By Adrienne Papp
“I never got a pleasant surprise in life. But once you experience life, it’s such a vivid, and amazing thing.” Woody Allen
Coincidentally enough, Annie Hall is playing on one of the main stream television channels as I am writing this article in the middle of the night. That is Woody Allen right there: 32 years later, his three -decade old movie is still a sensation on prime time broadcast. Sensationally enough Woody himself hardly looks any different than he did thirty something years ago.
The unexplainable fact of everlasting youth can only happen to a ‘comedian‘ who actually puts his own life into his films as self-therapy, portraying his neurosis (or genius) and insecurities onto the screen, making all of us relate, – without holding much back.
Certainly his sense of humor has not changed a bit ever since he first started selling one-liners to gossip columns at the age of 15. Wry, dry, bittersweet, nervous with everyone talking over one another, chaotic – the Woody Allen signature, – simply put, sexy, unexpected and hilarious.
Certainly not for the faint hearted, his corky jokes, which he used to pump out 2000 a day, would entertain anyone including our grandparents and grandchildren equally. He uses long monologues and very down to earth human realities: stutter and uncertainty. Nothing is staged. Everything sounds like the first date that never ends. A mathematical impossibility.
A genius entertainer? Crazy, absurd, irrational? All of the above and more than that. Woody Allen is a timeless sensation who at first strikes you as a normal elderly gentleman: His voice is soft, the 74-year-old asks you to move closer as he is hard of hearing. His gestures are careful and measured, and his clothes, shirt and chinos, seem ironed and starched. But the true Woody reveals himself in his answers, – with his biting wit and melancholy, his self-irony and ultimate love for his fellow human beings, – all of which is in display in his most recent film, Whatever Works about a misogynic New Yorker intellectual who discovers compassion and affection in unforeseen ways.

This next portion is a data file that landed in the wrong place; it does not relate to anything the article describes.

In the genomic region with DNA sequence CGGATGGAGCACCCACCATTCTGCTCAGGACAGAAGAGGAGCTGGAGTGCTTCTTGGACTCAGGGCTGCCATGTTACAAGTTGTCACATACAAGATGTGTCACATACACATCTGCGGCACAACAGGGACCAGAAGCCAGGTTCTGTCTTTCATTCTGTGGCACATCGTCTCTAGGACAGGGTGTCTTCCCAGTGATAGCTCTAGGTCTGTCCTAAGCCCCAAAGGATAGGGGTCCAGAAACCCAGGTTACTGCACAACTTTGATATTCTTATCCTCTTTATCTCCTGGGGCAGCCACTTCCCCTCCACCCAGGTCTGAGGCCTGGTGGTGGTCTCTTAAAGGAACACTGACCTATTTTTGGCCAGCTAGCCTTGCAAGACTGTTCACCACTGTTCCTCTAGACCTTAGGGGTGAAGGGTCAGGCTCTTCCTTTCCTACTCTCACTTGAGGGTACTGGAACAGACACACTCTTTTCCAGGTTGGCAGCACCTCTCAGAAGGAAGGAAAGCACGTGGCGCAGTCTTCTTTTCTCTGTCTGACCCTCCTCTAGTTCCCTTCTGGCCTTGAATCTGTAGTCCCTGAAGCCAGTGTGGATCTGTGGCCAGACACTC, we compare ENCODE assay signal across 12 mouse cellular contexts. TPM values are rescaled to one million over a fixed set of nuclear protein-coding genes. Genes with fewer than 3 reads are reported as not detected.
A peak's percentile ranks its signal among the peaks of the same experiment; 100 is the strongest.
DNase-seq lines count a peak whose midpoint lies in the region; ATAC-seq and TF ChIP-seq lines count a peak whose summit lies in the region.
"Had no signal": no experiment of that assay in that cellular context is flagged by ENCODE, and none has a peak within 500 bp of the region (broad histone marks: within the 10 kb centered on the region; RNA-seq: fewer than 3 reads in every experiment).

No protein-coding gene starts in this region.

New York, which appears in almost all of his films is close to heart. But, with Woody Allen everything is close to heart. That is the whole point. That is the Woody Allen way of treating, well, everything.
When asked if there is a bitter but honest pessimism in his movies, he responds, ‘Yes. I don’t think human existence can get any worse. It’s as bad as it can get. You are born, you don’t know why. You live a life. You get old and sick. The people you love get old and sick. They die, you die. You become exterminated. You didn’t do anything. You did nothing wrong, nothing bad. You still get old and die, and so does everyone else around you and nobody understands anything.’
As a legendary film-maker he certainly had it better than a homeless guy at nearly every second corner of New York City, – I add, but I see the point he is making.
‘Within the scenario of a very grim one, some are luckier than others. Some have a terrible life, some have a better one, – I have been luckier. But in the end, it’s like the first scene of Stardust Memories. Both trains wind up in the same junkyard. In the end, the homeless vanishes and I vanish, and the planet vanishes and the stars vanish, and everything vanishes. All the struggling, the deal memos, the phone calls, all the nonsense that you are involved with,- it doesn’t mean a thing. ‘
As the conversation turns toward the topic of bringing children into such a pessimistic world, he concludes:
‘I don’t sit in front of my children and bemoan the fact that I feel that life is meaningless and a very cruel experience and that the universe is just a random, cruel meaningless thing and that life is just a terribly Darwinian affair. I believe children should be given the space to find out for themselves.’
Despite all his pessimism he seems to love his characters in all of his movies.